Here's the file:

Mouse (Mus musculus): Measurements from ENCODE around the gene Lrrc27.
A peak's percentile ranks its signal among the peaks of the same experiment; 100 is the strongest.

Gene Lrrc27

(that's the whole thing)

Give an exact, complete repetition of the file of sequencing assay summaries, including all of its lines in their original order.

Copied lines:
Mouse (Mus musculus): Measurements from ENCODE around the gene Lrrc27.
A peak's percentile ranks its signal among the peaks of the same experiment; 100 is the strongest.

Gene Lrrc27